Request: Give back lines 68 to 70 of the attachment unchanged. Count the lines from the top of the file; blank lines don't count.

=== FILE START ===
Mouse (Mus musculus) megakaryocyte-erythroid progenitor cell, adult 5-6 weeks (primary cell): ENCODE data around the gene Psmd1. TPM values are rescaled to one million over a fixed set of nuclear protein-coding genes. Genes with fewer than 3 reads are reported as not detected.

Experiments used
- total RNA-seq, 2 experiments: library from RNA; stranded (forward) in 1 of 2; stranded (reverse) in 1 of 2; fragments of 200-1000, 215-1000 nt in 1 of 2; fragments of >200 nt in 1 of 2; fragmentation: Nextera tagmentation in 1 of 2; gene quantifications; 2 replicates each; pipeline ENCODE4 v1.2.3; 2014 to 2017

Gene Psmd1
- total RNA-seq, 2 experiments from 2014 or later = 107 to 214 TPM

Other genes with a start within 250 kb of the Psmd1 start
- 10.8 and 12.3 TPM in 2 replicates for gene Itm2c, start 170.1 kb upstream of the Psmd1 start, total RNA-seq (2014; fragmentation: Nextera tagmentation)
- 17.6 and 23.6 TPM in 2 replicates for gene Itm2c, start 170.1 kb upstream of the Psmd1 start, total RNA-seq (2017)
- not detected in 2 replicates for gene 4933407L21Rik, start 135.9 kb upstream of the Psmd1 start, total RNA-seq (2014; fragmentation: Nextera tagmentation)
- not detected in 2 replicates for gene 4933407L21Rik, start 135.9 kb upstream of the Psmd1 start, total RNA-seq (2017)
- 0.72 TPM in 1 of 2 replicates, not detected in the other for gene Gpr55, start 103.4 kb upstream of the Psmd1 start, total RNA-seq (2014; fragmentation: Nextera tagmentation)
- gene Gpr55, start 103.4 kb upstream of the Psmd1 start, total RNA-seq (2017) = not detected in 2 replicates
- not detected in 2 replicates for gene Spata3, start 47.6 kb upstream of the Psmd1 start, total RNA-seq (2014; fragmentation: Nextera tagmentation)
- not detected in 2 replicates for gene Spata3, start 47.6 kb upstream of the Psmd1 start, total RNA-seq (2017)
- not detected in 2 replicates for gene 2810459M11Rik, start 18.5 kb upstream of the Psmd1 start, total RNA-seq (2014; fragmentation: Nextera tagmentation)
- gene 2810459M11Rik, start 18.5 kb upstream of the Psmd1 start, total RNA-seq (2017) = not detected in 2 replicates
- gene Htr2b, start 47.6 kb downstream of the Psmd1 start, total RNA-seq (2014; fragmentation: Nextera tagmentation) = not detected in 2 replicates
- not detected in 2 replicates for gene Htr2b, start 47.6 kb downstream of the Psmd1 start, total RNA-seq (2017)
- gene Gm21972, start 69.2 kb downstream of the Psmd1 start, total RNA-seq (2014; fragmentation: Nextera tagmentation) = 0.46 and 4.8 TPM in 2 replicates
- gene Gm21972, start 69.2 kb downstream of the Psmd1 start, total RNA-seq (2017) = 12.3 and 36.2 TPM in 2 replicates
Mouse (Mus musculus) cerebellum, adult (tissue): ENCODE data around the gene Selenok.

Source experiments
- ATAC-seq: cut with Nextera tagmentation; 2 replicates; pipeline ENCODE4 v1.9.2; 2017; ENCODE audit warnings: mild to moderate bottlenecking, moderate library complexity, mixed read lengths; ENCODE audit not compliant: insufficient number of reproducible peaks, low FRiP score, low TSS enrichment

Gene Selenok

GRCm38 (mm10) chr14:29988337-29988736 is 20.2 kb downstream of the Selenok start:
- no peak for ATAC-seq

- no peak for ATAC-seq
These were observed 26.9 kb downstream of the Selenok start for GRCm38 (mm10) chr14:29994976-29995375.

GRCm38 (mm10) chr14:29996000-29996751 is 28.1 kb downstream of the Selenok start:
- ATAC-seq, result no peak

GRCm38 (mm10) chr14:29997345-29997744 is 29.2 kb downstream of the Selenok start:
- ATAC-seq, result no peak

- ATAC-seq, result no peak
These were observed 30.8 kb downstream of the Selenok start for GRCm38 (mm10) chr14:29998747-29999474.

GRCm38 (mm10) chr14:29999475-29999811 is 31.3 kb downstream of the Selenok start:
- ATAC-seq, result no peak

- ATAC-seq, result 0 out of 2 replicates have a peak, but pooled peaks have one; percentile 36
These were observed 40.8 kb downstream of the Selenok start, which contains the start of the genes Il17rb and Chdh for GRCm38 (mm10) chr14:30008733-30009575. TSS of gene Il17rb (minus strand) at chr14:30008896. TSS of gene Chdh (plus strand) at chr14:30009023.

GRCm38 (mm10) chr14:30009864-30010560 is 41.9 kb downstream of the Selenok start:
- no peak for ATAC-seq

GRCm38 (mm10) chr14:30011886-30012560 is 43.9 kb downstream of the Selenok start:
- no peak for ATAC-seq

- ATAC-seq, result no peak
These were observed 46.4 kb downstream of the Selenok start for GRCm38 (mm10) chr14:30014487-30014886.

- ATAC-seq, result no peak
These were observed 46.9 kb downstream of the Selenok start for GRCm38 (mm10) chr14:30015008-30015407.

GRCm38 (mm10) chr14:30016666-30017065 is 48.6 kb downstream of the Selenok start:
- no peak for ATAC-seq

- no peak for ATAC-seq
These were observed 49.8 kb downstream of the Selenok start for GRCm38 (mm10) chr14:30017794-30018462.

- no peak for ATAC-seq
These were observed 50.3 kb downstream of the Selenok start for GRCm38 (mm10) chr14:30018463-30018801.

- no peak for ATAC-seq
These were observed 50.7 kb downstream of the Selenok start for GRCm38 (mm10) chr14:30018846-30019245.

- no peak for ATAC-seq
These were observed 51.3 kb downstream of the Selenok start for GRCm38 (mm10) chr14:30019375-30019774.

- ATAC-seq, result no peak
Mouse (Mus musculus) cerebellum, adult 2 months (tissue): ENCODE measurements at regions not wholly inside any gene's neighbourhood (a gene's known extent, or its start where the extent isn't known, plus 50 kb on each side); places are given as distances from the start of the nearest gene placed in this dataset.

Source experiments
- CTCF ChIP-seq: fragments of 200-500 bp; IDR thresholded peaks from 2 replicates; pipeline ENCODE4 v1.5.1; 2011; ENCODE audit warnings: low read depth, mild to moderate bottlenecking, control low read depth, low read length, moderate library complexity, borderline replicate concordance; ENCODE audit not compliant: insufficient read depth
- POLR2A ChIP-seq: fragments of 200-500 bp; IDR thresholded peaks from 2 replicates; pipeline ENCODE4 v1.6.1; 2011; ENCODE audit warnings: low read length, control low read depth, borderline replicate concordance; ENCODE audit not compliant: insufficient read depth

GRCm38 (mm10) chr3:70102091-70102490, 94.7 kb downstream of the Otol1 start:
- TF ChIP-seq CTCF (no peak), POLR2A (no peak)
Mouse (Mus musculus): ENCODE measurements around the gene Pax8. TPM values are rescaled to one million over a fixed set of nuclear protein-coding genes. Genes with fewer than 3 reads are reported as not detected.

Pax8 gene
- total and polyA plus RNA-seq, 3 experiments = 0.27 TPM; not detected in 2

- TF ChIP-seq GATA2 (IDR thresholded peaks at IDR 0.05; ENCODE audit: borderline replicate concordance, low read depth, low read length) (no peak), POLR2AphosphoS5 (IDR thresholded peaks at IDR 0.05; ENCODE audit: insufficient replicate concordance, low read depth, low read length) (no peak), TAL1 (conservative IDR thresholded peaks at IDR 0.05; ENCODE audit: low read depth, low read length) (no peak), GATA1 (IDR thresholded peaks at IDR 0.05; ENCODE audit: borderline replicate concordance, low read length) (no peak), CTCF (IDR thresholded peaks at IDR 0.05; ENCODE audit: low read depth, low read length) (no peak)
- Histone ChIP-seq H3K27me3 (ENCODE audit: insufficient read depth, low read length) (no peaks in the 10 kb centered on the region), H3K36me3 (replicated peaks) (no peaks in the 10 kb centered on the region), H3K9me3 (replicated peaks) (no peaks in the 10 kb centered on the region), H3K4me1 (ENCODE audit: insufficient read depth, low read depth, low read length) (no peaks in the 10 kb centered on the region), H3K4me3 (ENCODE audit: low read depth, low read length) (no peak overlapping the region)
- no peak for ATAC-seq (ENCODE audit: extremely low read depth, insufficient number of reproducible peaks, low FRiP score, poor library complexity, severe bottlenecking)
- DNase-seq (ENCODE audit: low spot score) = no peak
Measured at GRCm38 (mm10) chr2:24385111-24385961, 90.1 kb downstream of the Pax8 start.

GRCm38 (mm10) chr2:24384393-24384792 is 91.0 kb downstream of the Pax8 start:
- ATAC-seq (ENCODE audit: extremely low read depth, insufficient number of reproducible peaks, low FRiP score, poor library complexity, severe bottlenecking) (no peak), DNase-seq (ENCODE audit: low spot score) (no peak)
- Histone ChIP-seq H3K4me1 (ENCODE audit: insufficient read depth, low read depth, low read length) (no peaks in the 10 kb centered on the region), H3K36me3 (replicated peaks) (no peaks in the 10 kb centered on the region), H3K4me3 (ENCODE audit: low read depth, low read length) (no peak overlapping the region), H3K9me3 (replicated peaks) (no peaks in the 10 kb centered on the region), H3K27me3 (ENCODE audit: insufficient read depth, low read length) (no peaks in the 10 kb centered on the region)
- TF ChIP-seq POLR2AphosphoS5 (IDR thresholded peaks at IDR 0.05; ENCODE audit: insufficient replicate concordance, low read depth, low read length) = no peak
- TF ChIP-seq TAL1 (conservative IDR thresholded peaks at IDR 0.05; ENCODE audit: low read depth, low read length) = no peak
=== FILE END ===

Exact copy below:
- Histone ChIP-seq H3K27me3 (ENCODE audit: insufficient read depth, low read length) (no peaks in the 10 kb centered on the region), H3K36me3 (replicated peaks) (no peaks in the 10 kb centered on the region), H3K9me3 (replicated peaks) (no peaks in the 10 kb centered on the region), H3K4me1 (ENCODE audit: insufficient read depth, low read depth, low read length) (no peaks in the 10 kb centered on the region), H3K4me3 (ENCODE audit: low read depth, low read length) (no peak overlapping the region)
- no peak for ATAC-seq (ENCODE audit: extremely low read depth, insufficient number of reproducible peaks, low FRiP score, poor library complexity, severe bottlenecking)
- DNase-seq (ENCODE audit: low spot score) = no peak